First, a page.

Most people don’t know just how many business and websites I’ve tried.
Or how much I’ve failed.
In fact, just about every business and website I’ve created has failed
My string of failures started in high school and continued through college and even for a short time after college.
This website is one of the first businesses I’ve started that I would call a success(!). With each successive website or business I tried, I learned something new.
One of my favorite books is How to Fail at Almost Everything and Still Win Big, by Scott Adams. For those of you who don’t know who Scott Adams is, he’s the creator of the insanely popular comic strip Dilbert.
While there are many things I love about this book, my favorite part of the book was when he listed out all of his failures. It wasn’t a short list, and some of them literally took up hundreds (perhaps thousands) of hours of his life that he’ll never get back. I also greatly appreciated the fact that almost all of these were side hustles.
This got me thinking about some of my past business and website failures, which is also a rather lengthy list. I thought I would share some of my failures.
1) Selling a Video Game Character for Money
About ten years ago a buddy and I had this great idea to level up a character in the online game Maple Story and sell the character for money. Alright, it wasn’t our idea – it was his brothers.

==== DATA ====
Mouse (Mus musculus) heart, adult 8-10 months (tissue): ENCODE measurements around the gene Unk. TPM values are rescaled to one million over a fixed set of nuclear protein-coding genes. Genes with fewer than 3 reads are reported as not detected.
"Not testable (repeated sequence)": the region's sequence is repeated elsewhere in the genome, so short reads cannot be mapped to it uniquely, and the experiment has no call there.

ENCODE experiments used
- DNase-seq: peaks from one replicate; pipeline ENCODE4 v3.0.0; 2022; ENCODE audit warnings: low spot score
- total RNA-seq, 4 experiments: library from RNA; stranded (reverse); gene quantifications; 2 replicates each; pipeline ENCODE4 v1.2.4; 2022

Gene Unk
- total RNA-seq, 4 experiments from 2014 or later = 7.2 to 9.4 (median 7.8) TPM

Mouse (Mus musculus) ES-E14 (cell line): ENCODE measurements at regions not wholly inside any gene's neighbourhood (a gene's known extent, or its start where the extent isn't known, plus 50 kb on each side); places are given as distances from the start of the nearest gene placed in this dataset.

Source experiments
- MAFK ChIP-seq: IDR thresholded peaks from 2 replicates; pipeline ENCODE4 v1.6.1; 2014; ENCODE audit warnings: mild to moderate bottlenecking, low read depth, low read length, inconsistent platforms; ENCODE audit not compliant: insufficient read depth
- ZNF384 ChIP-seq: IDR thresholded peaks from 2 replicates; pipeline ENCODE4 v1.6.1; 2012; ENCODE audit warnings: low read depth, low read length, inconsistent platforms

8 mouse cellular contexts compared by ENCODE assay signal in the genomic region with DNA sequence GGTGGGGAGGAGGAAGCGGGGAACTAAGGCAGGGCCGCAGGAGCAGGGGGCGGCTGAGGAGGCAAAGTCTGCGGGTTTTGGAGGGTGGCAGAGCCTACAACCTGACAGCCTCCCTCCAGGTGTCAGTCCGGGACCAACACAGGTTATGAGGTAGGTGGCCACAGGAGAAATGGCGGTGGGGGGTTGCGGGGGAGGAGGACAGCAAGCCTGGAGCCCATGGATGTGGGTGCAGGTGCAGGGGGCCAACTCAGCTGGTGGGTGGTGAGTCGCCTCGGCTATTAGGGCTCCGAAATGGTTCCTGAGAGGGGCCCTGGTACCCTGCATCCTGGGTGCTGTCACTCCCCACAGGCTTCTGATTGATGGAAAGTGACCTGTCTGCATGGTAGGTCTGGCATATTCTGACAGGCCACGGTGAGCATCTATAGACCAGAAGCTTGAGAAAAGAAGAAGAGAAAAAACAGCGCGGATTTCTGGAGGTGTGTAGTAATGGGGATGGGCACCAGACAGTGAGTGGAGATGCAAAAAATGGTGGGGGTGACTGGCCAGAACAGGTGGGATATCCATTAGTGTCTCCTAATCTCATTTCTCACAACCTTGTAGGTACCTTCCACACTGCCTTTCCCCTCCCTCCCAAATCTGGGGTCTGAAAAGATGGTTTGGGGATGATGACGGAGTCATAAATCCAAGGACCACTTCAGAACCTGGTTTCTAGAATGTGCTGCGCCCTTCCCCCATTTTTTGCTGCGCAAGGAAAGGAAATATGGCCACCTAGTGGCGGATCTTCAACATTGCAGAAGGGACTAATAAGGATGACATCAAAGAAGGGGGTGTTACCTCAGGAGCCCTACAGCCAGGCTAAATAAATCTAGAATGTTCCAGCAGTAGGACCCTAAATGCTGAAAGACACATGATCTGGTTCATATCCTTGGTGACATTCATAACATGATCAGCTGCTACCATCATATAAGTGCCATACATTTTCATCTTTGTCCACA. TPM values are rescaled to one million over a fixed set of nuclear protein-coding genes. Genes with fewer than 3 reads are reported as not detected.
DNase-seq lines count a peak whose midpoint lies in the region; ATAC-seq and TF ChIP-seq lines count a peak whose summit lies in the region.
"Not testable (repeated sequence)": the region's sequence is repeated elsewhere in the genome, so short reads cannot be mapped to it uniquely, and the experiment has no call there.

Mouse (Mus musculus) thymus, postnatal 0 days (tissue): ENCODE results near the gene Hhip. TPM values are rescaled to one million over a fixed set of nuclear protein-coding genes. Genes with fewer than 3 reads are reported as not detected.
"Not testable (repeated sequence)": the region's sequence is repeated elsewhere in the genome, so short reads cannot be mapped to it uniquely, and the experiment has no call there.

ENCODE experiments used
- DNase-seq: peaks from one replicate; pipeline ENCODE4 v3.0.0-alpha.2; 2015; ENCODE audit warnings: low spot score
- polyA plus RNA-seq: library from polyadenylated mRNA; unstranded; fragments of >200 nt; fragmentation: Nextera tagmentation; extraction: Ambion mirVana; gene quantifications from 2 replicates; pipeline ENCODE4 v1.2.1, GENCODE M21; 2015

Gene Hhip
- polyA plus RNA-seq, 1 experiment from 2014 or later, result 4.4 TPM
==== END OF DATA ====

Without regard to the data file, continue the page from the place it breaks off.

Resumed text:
What most people don’t realize is that there is actually a sizable market for leveled-up characters, in virtually every online game. It may be difficult to understand how people could possibly shell out hundreds – or even thousands – for an online character, but the demand exists.
This took more time and effort than expected. I don’t know how many hours I sunk into it, but I never ended up selling a character for money.
iPodLoaders was a business idea my friend and I came up with in college. It seemed like a great way to make money from home. We could do it on on our own hours and it we could get clients through our website. What could go wrong?
We created our website but we didn’t really know what to do after that (the answer is so obvious to me now: content marketing!). We didn’t get a single customer.
3) USA Casino Index
In Minnesota you can gamble on your 18th birthday. I went to the casino with three friends the day I turned 18. We got a room but I spent less than 10 minutes in it – I played poker all night.